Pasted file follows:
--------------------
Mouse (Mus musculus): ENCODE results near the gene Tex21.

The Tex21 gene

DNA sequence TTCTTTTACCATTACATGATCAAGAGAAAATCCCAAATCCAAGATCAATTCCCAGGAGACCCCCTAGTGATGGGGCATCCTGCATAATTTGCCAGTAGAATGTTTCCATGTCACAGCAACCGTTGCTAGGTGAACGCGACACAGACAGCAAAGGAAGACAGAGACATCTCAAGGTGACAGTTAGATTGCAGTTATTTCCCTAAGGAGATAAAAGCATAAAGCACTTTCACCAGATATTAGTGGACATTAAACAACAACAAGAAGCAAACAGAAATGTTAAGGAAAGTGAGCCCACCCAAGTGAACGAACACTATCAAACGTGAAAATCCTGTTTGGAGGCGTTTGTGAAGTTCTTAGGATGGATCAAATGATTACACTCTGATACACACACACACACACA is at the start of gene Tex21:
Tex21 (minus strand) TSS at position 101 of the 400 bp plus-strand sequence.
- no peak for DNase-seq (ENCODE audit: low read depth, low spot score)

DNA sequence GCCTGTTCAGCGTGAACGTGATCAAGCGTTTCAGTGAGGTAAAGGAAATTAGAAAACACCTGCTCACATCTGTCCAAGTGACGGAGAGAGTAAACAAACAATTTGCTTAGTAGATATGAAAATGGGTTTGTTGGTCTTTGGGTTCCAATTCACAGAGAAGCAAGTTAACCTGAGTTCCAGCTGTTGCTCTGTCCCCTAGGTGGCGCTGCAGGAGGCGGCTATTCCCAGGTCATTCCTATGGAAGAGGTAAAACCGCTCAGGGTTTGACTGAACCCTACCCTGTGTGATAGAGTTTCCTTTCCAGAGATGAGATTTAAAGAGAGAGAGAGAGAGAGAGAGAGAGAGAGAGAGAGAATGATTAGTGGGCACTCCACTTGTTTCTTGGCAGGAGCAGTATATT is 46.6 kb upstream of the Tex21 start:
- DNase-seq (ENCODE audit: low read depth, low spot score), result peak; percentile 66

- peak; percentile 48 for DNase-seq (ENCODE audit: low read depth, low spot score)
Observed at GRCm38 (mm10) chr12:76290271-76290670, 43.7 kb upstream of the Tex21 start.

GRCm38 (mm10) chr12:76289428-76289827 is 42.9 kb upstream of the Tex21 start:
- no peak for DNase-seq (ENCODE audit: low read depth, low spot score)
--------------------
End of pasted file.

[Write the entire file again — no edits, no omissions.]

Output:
Mouse (Mus musculus): ENCODE results near the gene Tex21.

The Tex21 gene

DNA sequence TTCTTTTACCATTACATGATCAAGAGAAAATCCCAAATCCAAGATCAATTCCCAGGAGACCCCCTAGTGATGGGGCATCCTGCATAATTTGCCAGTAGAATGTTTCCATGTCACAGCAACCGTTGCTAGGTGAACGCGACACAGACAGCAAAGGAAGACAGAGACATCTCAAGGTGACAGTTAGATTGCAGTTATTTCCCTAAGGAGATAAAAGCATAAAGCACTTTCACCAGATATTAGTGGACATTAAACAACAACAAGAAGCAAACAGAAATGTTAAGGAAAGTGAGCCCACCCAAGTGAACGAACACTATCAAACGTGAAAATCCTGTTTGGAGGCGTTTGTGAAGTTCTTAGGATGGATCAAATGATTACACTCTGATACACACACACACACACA is at the start of gene Tex21:
Tex21 (minus strand) TSS at position 101 of the 400 bp plus-strand sequence.
- no peak for DNase-seq (ENCODE audit: low read depth, low spot score)

DNA sequence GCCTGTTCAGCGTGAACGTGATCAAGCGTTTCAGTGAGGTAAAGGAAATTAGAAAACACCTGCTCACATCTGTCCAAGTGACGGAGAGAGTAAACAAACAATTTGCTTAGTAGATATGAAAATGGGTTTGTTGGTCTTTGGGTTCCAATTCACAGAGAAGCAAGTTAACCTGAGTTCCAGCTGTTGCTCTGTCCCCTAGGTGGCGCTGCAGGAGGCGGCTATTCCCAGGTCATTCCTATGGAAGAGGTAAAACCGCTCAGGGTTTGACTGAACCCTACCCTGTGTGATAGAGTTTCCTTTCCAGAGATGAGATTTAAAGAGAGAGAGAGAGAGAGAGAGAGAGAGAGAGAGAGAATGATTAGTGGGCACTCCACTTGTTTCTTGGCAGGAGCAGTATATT is 46.6 kb upstream of the Tex21 start:
- DNase-seq (ENCODE audit: low read depth, low spot score), result peak; percentile 66

- peak; percentile 48 for DNase-seq (ENCODE audit: low read depth, low spot score)
Observed at GRCm38 (mm10) chr12:76290271-76290670, 43.7 kb upstream of the Tex21 start.

GRCm38 (mm10) chr12:76289428-76289827 is 42.9 kb upstream of the Tex21 start:
- no peak for DNase-seq (ENCODE audit: low read depth, low spot score)